Hamlet famously found himself ill at the numbers of poetry. These poems are no less ill at ease with the metrical or geometrical principles which constrain their movements, though freedom from maths is hard won. While Milne's earlier poems have a reputation for opacity, the aphoristic prose poems which make up 'Aftermaths', the book's concluding afterword, offer a blisteringly explicit account of the book's arguments. Part of the resulting excitement of this new poetic book-form is the tension between the parts that make up the whole. Go Figure's internal resonances thus combine extraordinary levels of refracted or playful poetic detail with direct challenges to the way life, art and society are currently constituted. Through the rubble of capitalism's wars, fetishes and interior decorations, the book seeks figures for what comes after maths. Out of the poetics of everyday life, maths are found wanting, while fragments of a different, more speculative approach are put forward.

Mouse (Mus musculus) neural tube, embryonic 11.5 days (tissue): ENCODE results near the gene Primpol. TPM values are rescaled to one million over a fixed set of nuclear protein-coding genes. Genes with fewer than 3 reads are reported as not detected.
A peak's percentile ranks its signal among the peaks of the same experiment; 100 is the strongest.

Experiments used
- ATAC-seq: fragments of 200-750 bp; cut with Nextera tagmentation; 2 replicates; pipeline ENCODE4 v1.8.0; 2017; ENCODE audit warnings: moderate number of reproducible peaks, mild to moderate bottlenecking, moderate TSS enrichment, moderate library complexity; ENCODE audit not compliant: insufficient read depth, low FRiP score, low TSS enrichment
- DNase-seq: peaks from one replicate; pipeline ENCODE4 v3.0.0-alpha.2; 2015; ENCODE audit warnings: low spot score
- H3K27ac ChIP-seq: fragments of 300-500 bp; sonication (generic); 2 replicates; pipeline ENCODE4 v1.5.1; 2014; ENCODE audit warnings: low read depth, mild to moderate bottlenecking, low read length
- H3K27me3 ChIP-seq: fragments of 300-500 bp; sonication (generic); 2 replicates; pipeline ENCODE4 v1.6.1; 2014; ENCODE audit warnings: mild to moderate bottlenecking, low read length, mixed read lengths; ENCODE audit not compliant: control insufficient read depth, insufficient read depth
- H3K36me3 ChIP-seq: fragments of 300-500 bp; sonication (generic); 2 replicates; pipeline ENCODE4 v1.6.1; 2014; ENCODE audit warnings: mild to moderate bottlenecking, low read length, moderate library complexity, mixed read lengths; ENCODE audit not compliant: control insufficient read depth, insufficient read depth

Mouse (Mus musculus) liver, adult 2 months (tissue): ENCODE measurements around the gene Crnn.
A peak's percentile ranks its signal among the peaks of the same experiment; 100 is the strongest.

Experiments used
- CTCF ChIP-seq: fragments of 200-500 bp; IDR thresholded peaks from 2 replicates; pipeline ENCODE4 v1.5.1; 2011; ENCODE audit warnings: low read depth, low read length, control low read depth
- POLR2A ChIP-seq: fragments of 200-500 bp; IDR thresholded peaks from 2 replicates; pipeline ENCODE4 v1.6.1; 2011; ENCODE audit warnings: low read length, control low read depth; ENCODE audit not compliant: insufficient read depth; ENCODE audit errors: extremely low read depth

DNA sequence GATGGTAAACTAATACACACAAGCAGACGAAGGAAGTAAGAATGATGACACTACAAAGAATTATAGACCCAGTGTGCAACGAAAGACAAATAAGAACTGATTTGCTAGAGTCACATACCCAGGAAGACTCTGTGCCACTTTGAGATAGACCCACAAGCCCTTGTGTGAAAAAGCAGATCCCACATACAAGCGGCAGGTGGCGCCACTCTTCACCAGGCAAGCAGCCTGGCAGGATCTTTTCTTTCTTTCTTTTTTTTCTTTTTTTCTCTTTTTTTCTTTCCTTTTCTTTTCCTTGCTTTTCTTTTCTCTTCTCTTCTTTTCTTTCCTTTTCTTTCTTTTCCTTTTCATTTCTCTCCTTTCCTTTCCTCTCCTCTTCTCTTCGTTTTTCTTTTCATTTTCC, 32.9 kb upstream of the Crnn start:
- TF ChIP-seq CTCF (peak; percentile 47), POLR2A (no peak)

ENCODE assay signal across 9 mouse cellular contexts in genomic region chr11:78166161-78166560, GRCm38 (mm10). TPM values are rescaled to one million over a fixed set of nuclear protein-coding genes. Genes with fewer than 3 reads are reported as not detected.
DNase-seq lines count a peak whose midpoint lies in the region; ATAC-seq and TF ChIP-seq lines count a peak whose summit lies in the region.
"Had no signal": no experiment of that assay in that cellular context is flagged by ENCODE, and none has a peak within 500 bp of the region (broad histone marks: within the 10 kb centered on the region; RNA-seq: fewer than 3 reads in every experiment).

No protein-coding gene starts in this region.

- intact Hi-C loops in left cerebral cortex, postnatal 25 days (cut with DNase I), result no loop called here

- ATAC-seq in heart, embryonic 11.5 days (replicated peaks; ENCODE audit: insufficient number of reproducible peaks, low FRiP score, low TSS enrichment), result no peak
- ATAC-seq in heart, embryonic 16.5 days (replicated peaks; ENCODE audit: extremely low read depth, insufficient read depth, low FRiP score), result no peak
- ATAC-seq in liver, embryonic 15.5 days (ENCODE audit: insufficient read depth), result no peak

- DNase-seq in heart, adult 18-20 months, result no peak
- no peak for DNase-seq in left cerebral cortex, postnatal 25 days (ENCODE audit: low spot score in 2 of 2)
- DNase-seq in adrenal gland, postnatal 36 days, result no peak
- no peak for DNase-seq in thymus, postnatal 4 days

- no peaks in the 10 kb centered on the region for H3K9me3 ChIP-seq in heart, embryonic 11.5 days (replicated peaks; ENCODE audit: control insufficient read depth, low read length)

A variety of mathematical masks, formulae and mysteries are exposed, but the biological tyranny of number-crunching is also found poisoning art and philosophy, from Pythagoras to Heisenberg, and from Achilles to the Beach Boys. Modern art, especially modern poetry, is haunted by the figure of Field Marshal Sir General Reader, the media's universal strategist for inflicting war, viewing figures and sundry axes of nonsense upon the poetics of political dissonance. This figure is here banished along with the soldiers of the Holy Trinity. The stage is set for new figures to go forth and do something other than multiply.
Buy Go Figure book by Drew Milne from Australia's Online Independent Bookstore, Boomerang Books.
(216mm x 140mm x 7mm)
Publisher: Salt Publishing
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Author Biography - Drew Milne
Drew Milne was born in Edinburgh, Scotland 1964. His books include Sheet Mettle (1994), How Peace Came (1994), Songbook (1996), Bench Marks (1998), As It Were (1998), familiars (1999), Pianola (2000) and The Gates of Gaza (2000). He has been a lecturer at the universities of Edinburgh and Sussex, and is the Judith E. Wilson Lecturer in Drama and Poetry, Faculty of English, University of Cambridge. He edits Parataxis Editions, and the journal Parataxis: modernism and modern writing.